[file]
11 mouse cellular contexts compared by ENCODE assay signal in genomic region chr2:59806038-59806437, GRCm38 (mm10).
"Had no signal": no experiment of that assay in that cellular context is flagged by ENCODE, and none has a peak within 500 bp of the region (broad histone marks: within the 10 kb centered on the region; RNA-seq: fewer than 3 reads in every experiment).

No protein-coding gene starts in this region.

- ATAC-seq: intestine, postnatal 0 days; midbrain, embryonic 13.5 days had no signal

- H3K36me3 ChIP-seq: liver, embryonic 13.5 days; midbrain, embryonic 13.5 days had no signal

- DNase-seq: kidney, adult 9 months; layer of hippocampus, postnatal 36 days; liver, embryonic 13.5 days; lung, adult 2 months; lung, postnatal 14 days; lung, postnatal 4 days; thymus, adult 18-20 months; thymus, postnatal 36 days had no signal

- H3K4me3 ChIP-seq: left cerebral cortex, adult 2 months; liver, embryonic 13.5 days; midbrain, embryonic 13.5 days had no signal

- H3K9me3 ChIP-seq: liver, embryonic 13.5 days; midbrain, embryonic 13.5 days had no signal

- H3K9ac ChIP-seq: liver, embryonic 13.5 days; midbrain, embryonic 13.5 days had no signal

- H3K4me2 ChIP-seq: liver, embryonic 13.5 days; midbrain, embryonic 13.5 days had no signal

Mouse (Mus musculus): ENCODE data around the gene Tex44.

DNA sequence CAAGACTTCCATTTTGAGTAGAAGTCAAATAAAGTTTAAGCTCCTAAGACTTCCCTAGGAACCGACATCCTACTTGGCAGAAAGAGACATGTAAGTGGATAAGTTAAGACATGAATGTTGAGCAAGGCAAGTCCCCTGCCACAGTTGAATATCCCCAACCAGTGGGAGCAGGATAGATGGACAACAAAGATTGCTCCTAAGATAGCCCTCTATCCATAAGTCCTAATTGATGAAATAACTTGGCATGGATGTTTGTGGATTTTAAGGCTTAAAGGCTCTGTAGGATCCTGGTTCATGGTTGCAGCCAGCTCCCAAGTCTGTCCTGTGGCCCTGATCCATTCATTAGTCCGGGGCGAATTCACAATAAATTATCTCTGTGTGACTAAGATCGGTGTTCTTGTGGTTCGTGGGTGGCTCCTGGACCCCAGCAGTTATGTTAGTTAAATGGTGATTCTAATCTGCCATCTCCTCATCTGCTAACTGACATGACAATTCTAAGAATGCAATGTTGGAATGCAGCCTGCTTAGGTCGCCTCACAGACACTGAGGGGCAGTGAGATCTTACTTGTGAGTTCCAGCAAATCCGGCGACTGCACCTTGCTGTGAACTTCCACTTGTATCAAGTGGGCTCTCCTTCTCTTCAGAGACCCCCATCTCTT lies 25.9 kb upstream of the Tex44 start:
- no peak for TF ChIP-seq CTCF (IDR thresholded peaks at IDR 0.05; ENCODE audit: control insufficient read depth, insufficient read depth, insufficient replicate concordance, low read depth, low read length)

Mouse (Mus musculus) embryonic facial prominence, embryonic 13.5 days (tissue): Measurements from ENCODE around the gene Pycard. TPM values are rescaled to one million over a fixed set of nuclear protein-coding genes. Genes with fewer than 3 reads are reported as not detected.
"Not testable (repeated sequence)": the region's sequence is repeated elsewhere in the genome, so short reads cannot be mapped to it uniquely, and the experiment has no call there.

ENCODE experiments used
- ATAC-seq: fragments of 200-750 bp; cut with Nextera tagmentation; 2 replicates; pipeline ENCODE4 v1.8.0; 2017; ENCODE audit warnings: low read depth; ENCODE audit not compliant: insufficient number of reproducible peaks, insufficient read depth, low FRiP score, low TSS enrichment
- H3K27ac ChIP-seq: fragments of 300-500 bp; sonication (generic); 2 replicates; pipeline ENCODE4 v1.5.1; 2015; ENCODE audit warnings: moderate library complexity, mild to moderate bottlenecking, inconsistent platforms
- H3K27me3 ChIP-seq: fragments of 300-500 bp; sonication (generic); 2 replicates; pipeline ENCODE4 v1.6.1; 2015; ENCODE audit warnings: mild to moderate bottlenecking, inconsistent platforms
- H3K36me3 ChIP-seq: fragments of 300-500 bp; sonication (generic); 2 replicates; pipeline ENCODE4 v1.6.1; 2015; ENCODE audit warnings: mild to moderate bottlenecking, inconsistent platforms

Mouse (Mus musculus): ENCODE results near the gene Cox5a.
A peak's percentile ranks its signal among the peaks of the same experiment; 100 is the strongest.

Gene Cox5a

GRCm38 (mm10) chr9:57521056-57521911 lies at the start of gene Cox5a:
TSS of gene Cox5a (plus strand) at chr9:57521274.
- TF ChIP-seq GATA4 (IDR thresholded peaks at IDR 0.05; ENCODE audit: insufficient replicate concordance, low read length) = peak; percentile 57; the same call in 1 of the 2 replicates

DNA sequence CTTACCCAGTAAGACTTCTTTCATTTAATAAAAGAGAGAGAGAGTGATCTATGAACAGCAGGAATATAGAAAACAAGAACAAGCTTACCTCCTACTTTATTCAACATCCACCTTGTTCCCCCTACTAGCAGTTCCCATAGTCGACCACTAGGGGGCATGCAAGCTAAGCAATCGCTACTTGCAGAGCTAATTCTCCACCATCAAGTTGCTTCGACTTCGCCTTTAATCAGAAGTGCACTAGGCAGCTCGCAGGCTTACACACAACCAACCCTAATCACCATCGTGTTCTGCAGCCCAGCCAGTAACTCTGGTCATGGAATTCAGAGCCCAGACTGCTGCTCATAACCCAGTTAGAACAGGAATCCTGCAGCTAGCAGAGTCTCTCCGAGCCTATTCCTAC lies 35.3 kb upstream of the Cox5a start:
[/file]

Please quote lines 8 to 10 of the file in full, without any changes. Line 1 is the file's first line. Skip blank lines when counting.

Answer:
- H3K9me3 ChIP-seq: liver, embryonic 13.5 days; midbrain, embryonic 13.5 days had no signal

- H3K9ac ChIP-seq: liver, embryonic 13.5 days; midbrain, embryonic 13.5 days had no signal

- H3K4me2 ChIP-seq: liver, embryonic 13.5 days; midbrain, embryonic 13.5 days had no signal